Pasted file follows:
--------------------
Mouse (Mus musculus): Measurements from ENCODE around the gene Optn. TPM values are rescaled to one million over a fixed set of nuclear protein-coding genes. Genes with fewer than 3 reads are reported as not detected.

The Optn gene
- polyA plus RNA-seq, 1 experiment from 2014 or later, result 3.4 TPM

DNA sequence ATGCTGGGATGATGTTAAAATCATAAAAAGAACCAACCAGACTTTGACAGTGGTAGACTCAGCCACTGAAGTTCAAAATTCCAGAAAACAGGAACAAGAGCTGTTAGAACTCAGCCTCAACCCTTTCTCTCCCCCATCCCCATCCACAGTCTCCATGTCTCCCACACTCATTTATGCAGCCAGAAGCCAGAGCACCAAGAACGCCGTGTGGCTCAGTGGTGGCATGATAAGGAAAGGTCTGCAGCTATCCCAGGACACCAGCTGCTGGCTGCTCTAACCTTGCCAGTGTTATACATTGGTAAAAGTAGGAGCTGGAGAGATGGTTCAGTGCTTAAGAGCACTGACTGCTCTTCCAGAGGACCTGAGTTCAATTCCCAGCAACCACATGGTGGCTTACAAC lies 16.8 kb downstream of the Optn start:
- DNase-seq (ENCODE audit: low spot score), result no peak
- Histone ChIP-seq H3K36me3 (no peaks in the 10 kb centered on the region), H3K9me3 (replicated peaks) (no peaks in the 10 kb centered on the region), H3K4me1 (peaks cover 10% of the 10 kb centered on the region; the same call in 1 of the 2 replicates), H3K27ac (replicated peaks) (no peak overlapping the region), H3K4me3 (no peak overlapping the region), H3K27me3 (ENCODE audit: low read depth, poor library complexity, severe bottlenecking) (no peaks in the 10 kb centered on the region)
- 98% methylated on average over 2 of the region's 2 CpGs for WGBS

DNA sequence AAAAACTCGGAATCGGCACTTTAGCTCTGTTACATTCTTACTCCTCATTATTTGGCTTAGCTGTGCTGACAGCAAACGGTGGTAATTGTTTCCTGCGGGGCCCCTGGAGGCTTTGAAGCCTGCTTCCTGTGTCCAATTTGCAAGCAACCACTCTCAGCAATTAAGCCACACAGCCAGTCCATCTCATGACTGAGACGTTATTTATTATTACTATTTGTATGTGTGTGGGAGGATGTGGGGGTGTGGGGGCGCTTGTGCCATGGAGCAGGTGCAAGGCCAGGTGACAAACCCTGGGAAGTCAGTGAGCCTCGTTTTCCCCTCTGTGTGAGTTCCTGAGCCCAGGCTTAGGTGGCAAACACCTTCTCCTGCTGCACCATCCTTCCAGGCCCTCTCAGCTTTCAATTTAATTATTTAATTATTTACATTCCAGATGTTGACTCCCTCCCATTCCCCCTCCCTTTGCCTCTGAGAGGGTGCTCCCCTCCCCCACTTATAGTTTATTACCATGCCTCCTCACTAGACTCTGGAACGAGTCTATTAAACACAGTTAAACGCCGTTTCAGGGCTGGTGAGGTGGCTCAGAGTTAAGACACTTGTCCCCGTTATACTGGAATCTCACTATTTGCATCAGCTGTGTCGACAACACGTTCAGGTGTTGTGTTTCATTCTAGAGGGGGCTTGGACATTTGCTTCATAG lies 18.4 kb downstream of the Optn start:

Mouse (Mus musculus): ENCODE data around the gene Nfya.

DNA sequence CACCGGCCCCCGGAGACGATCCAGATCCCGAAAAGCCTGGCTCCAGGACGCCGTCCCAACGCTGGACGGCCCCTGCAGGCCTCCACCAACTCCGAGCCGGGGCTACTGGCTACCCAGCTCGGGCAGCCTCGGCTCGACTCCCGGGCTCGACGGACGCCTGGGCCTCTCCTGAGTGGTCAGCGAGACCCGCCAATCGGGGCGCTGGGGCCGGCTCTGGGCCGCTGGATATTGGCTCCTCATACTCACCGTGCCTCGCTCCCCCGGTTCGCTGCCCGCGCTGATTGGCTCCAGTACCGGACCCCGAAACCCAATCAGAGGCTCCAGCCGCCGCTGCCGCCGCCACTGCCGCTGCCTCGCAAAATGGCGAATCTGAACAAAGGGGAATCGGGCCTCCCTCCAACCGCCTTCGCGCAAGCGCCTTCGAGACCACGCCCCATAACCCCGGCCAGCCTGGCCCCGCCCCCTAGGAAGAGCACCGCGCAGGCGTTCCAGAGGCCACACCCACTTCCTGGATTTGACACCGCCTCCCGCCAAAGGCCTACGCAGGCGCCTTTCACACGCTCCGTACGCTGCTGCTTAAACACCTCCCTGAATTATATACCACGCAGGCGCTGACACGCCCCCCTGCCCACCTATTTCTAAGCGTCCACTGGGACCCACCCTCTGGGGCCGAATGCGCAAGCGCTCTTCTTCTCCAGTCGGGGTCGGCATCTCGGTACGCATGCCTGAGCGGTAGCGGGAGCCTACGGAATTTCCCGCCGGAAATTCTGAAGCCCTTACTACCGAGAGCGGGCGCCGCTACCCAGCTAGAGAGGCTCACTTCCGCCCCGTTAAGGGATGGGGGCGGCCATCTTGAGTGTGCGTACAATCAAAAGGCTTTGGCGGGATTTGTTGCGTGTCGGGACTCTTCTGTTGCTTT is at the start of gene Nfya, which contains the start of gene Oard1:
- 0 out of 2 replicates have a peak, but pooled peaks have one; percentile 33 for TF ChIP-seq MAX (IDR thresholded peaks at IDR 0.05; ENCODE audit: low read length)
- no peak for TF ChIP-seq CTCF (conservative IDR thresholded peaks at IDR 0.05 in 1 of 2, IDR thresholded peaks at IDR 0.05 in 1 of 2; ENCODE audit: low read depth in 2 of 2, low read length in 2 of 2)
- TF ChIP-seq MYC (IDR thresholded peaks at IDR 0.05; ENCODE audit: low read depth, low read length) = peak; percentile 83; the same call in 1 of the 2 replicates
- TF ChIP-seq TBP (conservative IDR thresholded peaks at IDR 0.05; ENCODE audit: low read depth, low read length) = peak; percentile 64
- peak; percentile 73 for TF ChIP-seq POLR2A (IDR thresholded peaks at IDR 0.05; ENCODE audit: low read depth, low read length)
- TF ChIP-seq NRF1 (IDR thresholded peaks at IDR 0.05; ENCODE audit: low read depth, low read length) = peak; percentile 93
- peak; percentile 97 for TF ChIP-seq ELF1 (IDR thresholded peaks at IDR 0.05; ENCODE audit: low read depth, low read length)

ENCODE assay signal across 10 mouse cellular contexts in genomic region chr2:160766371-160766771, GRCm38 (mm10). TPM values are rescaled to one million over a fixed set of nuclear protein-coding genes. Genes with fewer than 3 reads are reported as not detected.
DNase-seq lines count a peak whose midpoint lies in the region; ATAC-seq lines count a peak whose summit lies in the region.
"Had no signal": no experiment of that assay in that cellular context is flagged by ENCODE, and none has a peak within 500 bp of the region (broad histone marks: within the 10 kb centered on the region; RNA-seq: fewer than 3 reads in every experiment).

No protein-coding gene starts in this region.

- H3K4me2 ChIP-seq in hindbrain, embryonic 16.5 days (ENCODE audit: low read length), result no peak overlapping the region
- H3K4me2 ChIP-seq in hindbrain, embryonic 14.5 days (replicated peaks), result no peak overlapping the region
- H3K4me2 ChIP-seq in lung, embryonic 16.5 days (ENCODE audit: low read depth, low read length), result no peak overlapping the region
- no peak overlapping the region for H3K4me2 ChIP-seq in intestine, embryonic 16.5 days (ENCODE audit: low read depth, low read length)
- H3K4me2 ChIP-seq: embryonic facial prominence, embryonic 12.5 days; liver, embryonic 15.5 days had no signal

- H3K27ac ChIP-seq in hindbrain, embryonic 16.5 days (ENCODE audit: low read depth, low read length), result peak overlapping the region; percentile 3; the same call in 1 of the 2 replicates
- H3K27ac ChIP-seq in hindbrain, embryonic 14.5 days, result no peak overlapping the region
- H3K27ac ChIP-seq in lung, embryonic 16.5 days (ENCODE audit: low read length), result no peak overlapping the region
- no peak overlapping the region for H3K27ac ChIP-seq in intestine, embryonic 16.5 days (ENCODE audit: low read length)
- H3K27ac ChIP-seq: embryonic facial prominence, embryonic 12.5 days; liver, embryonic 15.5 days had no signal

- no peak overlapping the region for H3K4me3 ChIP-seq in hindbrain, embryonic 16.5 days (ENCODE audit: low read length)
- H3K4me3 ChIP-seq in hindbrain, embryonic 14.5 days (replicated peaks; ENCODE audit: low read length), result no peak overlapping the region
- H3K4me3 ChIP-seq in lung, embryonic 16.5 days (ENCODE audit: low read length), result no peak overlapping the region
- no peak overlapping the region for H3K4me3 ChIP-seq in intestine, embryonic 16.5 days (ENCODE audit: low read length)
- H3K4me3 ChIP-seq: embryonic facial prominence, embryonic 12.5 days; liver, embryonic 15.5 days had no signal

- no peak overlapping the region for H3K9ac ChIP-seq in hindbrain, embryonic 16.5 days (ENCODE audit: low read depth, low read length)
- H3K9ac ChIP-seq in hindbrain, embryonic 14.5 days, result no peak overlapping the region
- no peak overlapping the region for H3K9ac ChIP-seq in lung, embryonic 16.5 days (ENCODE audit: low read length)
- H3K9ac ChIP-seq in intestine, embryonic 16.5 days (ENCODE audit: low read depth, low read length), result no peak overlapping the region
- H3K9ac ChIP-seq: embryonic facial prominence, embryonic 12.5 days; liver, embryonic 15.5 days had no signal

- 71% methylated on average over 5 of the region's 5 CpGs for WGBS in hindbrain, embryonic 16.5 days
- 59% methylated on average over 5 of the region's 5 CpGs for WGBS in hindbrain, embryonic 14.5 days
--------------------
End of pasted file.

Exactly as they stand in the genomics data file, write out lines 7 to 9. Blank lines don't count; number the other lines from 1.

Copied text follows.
- 98% methylated on average over 2 of the region's 2 CpGs for WGBS

DNA sequence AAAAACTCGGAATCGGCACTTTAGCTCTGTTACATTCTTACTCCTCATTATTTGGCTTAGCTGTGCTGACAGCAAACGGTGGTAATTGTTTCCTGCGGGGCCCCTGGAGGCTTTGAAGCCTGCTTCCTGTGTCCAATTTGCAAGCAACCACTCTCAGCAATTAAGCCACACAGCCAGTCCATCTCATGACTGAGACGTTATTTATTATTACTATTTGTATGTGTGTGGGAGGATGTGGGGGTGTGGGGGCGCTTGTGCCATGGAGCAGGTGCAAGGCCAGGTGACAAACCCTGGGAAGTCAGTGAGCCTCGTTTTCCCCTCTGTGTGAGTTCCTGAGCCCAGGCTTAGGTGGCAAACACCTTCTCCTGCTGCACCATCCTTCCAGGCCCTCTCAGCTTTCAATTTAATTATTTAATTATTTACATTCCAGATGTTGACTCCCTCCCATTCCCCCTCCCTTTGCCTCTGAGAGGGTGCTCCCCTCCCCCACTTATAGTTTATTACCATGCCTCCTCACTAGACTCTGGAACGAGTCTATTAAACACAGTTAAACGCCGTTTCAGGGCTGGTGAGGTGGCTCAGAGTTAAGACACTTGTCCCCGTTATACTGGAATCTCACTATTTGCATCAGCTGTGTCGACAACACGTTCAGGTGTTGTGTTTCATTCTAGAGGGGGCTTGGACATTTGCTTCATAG lies 18.4 kb downstream of the Optn start:

Mouse (Mus musculus): ENCODE data around the gene Nfya.